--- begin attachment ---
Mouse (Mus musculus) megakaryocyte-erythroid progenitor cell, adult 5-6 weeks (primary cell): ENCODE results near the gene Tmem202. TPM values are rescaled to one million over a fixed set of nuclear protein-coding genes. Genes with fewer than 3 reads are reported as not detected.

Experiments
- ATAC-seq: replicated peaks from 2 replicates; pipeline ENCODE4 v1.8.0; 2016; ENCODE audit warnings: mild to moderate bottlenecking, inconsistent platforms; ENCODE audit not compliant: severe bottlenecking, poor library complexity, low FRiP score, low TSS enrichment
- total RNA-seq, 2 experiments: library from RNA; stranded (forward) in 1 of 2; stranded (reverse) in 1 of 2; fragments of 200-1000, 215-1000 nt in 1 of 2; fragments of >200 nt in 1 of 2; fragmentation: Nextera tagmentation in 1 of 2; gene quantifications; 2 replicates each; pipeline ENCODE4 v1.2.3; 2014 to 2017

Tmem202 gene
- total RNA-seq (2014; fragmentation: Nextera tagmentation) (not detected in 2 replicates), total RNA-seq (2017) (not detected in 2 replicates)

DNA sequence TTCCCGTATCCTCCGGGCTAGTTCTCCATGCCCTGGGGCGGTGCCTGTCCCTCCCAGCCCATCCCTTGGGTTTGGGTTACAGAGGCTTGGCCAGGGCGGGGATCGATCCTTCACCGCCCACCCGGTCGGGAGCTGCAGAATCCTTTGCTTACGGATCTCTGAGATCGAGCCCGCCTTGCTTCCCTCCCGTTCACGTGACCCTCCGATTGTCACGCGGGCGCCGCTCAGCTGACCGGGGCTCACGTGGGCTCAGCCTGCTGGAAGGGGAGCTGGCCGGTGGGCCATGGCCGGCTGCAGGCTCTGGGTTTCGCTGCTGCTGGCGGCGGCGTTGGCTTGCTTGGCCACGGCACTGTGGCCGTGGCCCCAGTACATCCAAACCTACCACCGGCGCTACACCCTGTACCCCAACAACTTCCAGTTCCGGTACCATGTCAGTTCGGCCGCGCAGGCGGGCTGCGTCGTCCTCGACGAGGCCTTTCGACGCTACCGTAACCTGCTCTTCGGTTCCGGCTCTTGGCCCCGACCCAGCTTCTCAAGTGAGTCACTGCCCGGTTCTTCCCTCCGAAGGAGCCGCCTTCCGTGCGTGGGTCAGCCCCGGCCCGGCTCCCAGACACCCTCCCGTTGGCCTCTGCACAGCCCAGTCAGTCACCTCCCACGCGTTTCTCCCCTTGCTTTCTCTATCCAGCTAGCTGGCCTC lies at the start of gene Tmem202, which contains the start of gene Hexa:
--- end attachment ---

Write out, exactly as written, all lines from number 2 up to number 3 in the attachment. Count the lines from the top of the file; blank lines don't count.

Experiments
- ATAC-seq: replicated peaks from 2 replicates; pipeline ENCODE4 v1.8.0; 2016; ENCODE audit warnings: mild to moderate bottlenecking, inconsistent platforms; ENCODE audit not compliant: severe bottlenecking, poor library complexity, low FRiP score, low TSS enrichment